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Will I Devalue My 1999 Les Paul Classic If I...

Keefoman

Active member
Joined
Nov 4, 2009
Messages
576
I had a 2001 Classic many years ago where I swapped the pickups for Lollars, the electronics for an RS Kit and the bridge and stoptail to parts from an R9. It didn't devalue the guitar, but I certainly didn't get back the money I paid for the parts.
 

Gibbons59

Member
Joined
Feb 8, 2018
Messages
45
If you aren't 100% happy with your instrument, and don't make the changes, you've already "devalued" it for yourself. I never concern myself with resale value. In fact, I decided long ago that I'm never going to sell any more of my guitars- no matter the circumstances. I regret selling almost every one I ever have, and won't make the mistake again.
 

mjross

Active member
Joined
May 11, 2019
Messages
197
I’ll purchased several Gibson guitars lately with the intention of making mods. However, the more I play them the more I tell myself this guitar sounds damn good as is! I have to ask myself if the mods would make that much of a difference. These new Gibsons are pretty good right out the gate.

I’m a car freak and I learned long ago that in terms of resale STOCK is always best. People tend to want a car, especially a high performance car, that has not been messed with. I’m starting to think that in regard to guitars this may be the way to go also.

One exception is if the guitar was modified by a reputable builder like Historic Makeovers or other known guitar modifier as I feel they know what they are doing. I just have a hard time buying a modified guitar that was performed but some guy on his kitchen table at home. That’s just me, YMMV!
 
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torren61

Active member
Joined
May 11, 2010
Messages
228
I’ll purchased several Gibson guitars lately with the intention of making mods. However, the more I play them the more I tell myself this guitar sounds damn good as is! I have to ask myself if the mods would make that much of a difference. These new Gibsons are pretty good right out the gate.

I’m a car freak and I learned long ago that in terms of resale STOCK is always best. People tend to want a car, especially a high performance car, that has not been messed with. I’m starting to think that in regard to guitars this many be the way to go also.

One exception is if the guitar was modified by a reputable builder like Historic Makeovers or other known guitar modifier as I feel they know what they are doing. I just have a hard time buying a modified guitar that was performed but some guy on his kitchen table at home. That’s just me, YMMV!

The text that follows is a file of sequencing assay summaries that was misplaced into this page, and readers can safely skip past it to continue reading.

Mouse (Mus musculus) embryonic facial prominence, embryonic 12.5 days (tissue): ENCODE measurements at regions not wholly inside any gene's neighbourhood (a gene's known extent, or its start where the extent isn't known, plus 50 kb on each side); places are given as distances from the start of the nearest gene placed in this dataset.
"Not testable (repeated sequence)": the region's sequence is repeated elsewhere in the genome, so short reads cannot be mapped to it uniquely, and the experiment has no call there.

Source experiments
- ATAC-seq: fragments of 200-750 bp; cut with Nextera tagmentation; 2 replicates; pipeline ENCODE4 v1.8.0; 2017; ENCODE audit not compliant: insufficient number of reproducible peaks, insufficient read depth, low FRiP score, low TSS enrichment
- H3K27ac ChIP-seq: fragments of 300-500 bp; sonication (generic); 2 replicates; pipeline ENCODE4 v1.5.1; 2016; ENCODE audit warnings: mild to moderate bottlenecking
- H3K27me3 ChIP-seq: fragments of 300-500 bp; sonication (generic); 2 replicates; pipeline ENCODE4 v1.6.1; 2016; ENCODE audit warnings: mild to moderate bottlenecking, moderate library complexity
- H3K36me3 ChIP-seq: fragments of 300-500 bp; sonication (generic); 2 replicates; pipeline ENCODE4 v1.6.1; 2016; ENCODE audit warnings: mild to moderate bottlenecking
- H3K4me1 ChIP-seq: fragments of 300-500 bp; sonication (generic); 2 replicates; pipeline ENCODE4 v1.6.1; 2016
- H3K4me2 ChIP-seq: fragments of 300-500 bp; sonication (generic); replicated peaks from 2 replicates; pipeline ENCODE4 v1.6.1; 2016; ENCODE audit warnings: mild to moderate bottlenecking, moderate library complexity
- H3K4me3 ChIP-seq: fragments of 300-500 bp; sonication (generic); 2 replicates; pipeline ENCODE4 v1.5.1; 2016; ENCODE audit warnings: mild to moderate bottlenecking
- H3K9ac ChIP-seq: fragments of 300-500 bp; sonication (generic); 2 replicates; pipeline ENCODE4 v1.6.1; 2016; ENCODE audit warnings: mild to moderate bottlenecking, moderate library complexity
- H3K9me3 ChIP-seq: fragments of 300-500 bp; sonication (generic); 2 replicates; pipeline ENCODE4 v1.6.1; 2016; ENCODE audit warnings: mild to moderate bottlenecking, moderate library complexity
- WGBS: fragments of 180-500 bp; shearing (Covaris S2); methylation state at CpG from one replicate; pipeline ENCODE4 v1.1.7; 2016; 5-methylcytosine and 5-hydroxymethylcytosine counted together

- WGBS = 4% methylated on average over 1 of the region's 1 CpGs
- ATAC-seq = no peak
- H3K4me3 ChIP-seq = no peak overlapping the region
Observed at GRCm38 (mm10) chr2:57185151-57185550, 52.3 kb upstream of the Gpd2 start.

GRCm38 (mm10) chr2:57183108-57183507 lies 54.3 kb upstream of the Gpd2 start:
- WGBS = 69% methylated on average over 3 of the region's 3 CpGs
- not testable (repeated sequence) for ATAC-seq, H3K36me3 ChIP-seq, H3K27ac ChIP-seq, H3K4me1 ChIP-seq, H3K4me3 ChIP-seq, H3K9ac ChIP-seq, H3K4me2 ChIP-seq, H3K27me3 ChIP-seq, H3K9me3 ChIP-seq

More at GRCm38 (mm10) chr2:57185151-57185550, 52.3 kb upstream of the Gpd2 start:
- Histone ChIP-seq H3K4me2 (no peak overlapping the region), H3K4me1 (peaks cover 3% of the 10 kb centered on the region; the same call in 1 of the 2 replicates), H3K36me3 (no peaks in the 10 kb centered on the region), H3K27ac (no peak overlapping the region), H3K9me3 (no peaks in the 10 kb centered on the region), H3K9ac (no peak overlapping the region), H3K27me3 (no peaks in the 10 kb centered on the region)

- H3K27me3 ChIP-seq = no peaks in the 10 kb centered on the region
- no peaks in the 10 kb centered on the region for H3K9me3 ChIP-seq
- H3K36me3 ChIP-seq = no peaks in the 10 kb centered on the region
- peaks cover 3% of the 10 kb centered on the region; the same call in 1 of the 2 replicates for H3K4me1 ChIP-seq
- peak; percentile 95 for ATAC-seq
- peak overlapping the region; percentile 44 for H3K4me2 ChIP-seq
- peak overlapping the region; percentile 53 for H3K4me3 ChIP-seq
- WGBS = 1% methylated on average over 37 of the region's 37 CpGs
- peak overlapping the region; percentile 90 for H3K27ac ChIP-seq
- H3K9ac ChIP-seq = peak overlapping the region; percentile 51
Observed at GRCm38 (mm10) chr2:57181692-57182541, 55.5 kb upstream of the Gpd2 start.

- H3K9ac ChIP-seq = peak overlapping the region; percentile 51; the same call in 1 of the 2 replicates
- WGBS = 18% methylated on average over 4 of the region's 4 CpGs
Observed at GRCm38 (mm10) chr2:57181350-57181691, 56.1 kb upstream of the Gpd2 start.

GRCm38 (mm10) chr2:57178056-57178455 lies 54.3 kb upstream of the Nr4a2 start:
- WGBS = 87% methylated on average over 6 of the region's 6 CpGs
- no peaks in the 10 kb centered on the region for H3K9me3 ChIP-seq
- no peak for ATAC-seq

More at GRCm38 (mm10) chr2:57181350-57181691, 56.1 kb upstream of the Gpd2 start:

Mine is a '99. The way I modded it makes it easy to put it back to stock. I didn't do the work at my kitchen table, I did the work here:

C54CCA6F-C490-4821-8E8C-5037F98389F2_1_201_a.jpeg

:)
 

mjross

Active member
Joined
May 11, 2019
Messages
197
Mine is a '99. The way I modded it makes it easy to put it back to stock. I didn't do the work at my kitchen table, I did the work here:

View attachment 18384

:)
Exception, not the rule! I’ve seen some real “kitchen table” abortions in my many years of purchasing guitars. In my early years I may have been guilty of this act myself. Today, if I need a mod performed I take it to my tech who is a real professional! If and when I sell a guitar I can pass it on to the next guy knowing that any mods have been performed correctly.
 
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uncajoey

Member
Joined
Apr 1, 2016
Messages
54
Excuse my derailing this discussion by asking the question, but why would anyone buy parts to modify the sound of an instrument before even plugging it in to hear it? I don’t get it. How do you know you won’t like the stock pickups?
 

jb_abides

Well-known member
Joined
Apr 6, 2005
Messages
5,210
Excuse my derailing this discussion by asking the question, but why would anyone buy parts to modify the sound of an instrument before even plugging it in to hear it? I don’t get it. How do you know you won’t like the stock pickups?

While Classics have gone on to have different specs/pickups; they were best known for being equipped with super hot ceramic pickups, this 90s/00s era in particular.

Many folks desire other attributes of the Classic model e.g. the slim taper neck, but just know from experience the hot ceramics aren't part of their tonal palette, hence the swaps...
 

uncajoey

Member
Joined
Apr 1, 2016
Messages
54
Yes, in the long term. Classics from that era are becoming rare in unmolested condition, and today’s trend against ceramic pickups and ‘snot’ inlays are short term, like quartz countertops and LVP flooring.
 

lure555

Swirling Vortex of Sound, Classic Club
Joined
Jul 15, 2001
Messages
3,410
I love Classics, but hate those pickups. I've had several Classics from that era and sometimes swapped pickups before even playing the guitar. It's an instrument, not an investment.
 

Cholo

Member
Joined
Apr 6, 2002
Messages
35
I have 3 Classics and they all have different pickup besides the hotter ceramics:

P90's R/B
Antiquities R/B
59' Model R/Seth Lovers B
 
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